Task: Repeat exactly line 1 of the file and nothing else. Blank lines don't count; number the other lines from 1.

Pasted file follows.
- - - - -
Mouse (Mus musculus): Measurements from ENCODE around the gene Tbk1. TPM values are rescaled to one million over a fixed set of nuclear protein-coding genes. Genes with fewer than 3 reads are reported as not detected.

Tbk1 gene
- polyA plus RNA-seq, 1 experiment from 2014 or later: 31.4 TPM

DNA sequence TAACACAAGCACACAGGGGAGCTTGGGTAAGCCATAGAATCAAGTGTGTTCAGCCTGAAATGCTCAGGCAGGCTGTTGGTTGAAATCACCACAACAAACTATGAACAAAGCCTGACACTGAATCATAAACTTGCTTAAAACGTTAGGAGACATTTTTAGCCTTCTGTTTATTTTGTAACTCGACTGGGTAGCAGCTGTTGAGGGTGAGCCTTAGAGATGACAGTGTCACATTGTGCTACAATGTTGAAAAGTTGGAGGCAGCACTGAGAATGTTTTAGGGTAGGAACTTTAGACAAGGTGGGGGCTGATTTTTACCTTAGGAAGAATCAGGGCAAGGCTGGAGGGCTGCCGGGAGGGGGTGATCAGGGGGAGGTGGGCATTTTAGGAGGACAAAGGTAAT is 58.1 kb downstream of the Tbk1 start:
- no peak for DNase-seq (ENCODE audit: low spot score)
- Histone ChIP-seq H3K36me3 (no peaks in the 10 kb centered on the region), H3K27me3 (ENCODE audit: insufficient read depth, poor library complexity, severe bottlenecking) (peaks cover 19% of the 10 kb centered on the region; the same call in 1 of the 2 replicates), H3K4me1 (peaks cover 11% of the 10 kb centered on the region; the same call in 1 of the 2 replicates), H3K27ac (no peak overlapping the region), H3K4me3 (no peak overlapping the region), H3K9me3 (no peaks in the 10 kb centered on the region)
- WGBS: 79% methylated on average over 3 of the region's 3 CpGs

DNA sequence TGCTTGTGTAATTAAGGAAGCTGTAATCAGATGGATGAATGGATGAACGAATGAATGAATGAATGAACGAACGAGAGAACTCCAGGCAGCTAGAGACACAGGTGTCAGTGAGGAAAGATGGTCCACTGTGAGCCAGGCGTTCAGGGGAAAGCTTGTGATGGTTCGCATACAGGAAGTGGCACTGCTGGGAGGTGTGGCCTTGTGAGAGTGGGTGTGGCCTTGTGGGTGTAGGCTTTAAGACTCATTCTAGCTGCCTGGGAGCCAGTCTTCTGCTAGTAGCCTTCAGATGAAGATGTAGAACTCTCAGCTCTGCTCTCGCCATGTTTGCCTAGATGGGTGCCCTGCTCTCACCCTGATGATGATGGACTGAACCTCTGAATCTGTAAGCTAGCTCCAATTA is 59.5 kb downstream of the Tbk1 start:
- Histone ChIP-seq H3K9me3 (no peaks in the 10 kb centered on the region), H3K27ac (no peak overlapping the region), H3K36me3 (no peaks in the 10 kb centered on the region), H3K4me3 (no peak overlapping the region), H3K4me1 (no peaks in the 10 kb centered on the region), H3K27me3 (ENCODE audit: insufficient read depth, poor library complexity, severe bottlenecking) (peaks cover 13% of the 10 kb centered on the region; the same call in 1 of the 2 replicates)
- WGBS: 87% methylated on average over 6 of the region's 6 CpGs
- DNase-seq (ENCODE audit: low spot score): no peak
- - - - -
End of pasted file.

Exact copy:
Mouse (Mus musculus): Measurements from ENCODE around the gene Tbk1. TPM values are rescaled to one million over a fixed set of nuclear protein-coding genes. Genes with fewer than 3 reads are reported as not detected.